“Art is contemplation. It is the pleasure of the mind which searches into nature and which there divines the spirit of which nature herself is animated” – Auguste Rodin
As a part of my vocational practice module for the MA that I’m currently studying, I am invited to write blog posts about my art practice, inspirations and life as a fine art practitioner. The past few months since I started have been full of art theory writing, researching and generally landing into the MA, as well as this crazy limbo space we find ourselves in with Covid-19, so I decided to go back to basics, to when my degree came to an end…
So, let’s go back in time a little, not too far back, just to the summer of 2019 where soon after graduating with a BA in Fine Art (First Class Hons) in the July, I was invited to have a solo exhibition at Oriel Rhiannon’s Gallery, Crafts and Gold Centre in Tregaron.
The space was large and I would need time to raise the money in order to have all my work professionally framed, so I opted for the October exhibition slot with the private view being on the 12th October 2019.
“Not All Those Who Wander Are Lost”
The title of the show was “Not All Those Who Wander Are Lost”, this title was a continuation on from and a culmination of all the creative roads that had been wandered down during the final two years of my degree leading up to the final exhibition for the BA.
This, my first solo exhibition, would be a superb opportunity for me to not only exhibit so close to home (I live only 6 miles away), but also to really celebrate the work that I created during the final two years of my BA, plus creating a bridge between the degree and the MA that I would begin studying in the September. The work included circular cyanotypes, stone lithographs and digital black & white photographs.
The private view was extremely well attended, with a number of sales of my black & white photographs. The whole exhibition experience was indeed very interesting and a real eye opener. Something I was able to touch upon in my essay during the first semester of the MA.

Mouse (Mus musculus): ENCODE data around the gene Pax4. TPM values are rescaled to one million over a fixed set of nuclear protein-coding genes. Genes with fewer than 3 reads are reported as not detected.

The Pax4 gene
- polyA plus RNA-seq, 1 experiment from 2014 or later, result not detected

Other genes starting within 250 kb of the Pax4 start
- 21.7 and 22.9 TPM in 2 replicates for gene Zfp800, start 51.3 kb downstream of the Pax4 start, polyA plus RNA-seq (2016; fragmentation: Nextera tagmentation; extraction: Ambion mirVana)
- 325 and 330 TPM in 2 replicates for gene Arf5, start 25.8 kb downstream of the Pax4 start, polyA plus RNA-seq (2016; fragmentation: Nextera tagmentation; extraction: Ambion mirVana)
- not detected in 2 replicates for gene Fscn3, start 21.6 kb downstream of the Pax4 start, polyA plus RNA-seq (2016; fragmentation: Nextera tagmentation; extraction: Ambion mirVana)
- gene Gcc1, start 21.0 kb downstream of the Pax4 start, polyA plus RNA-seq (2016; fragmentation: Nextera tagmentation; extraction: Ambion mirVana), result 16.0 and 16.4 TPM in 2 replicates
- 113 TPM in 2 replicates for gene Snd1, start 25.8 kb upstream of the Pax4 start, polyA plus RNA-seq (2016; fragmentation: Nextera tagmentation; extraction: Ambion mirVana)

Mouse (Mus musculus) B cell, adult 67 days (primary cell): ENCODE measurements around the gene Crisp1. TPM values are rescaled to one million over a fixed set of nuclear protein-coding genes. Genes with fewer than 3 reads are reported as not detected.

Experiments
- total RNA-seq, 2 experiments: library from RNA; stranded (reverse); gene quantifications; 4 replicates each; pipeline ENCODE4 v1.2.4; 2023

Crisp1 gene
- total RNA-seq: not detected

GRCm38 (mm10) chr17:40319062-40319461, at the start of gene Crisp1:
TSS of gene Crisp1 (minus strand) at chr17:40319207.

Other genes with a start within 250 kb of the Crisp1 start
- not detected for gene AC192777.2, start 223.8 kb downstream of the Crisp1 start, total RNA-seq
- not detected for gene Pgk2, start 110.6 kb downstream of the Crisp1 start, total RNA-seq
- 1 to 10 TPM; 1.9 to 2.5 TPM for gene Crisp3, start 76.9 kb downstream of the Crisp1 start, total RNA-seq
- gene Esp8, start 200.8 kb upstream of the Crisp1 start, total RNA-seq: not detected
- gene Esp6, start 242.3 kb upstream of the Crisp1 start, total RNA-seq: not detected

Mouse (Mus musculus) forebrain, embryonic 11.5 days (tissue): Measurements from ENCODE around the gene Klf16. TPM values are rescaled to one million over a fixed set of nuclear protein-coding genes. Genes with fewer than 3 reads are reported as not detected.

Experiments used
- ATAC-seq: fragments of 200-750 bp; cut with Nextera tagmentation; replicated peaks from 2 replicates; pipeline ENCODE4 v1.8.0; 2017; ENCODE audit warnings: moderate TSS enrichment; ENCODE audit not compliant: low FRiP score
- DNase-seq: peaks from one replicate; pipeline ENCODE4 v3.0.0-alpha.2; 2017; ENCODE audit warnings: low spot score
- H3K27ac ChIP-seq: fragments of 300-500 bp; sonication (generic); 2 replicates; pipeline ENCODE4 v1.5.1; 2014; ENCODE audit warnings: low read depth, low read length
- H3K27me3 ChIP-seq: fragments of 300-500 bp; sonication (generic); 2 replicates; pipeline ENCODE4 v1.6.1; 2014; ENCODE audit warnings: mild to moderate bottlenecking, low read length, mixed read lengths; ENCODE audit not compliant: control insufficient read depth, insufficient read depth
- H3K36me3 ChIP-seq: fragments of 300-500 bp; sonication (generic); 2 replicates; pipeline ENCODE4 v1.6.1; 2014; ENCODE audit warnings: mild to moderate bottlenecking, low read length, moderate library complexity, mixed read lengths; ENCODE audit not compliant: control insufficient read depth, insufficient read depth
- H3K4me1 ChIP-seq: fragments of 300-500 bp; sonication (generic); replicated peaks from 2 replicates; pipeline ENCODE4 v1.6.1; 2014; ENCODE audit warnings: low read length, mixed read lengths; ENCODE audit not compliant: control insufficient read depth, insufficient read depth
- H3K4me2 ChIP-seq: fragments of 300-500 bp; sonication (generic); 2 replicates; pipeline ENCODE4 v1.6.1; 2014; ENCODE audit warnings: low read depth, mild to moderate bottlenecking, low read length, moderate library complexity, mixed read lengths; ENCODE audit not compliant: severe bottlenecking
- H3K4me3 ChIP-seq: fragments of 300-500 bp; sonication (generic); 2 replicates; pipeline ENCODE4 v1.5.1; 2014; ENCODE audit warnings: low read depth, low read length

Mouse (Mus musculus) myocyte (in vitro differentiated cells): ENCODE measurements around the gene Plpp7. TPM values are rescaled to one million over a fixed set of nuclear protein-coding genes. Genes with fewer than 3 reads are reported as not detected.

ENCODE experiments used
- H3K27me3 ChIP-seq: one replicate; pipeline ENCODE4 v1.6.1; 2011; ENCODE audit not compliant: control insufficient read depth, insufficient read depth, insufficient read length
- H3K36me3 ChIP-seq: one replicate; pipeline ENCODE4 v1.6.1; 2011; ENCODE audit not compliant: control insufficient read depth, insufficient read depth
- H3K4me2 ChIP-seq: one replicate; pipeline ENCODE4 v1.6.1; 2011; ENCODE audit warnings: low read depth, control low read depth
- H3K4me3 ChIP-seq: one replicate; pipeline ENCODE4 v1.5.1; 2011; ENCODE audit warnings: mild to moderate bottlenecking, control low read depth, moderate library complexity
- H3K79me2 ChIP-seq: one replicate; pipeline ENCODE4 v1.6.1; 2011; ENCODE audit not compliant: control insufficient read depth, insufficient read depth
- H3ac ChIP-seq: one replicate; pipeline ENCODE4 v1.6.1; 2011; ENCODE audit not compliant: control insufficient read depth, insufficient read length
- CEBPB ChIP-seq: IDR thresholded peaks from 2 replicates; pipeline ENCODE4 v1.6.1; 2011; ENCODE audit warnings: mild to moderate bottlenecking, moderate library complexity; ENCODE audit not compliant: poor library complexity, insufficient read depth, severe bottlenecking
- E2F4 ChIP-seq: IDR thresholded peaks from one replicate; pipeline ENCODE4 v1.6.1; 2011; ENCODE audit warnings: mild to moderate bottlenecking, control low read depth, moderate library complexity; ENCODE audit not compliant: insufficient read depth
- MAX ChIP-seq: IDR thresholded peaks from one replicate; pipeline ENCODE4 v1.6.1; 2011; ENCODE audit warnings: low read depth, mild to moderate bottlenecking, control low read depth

In my BA dissertation, I talk about how the circular cyanotypes express the dynamics and contradictions between the interconnectedness and isolation experienced whilst immersed in the natural world.
The desire was to convey the feeling of being lost and found, pushing boundaries, with explorations through both printmaking and photographic processes, ending with something that was suspended somewhere between the two, simultaneously creating a sense of connection with all things and belonging.
Slowly this cyanotype process had given way to a zen-like insight into the possibilities of overlap of innovative exploration and inspiring imagery.
I felt so proud to see all my work from the last two years beautifully framed and hanging on the gallery walls. The cyanotypes were greatly admired, with people coming up to me to let me know which ones were their favourites. It was a busy PV, both my own social media advertising campaign and the support of those I know really helped, the wine flowed as did the positive feedback.
The inspiration for my work definitely comes from my love of nature. There is a Welsh phrase; “Dod yn ôl at fy nghoed” that means “To return to a balanced state of mind”, it literally translates as; “I return to my trees”. This really resonated personally, being in nature, particularly woodlands and forests feels to me as essential as breathing, it certainly brings me back to a balance state of mind.
The feeling of ‘other wordliness’ and escape in nature, although it is much more than that, it is like being suspended in time and space and yet grounded at the same time, the soul being fed and nourished, the smell, the sounds, the sense of well-being and being at one with everything.
Juxtaposing this, inspiration also comes from the instinctive ‘hunter and gatherer’ feeling of foraging, there is an innate connection with the planet and to oneself, heightened when out bimbling around a forest or walking on the beach. The sunshine is particularly alluring, it enhances the sights, sensations and sounds, it directs the gaze towards interesting natural treasures and captures the myriad of textures, shapes, colours, tones and the interplay between light and dark through the camera’s eye.
The journey so far is just the beginning, with so much more exploration, experimentation and research to be had. There is a strong feeling of endless creative possibilities….
Thanks for reading…
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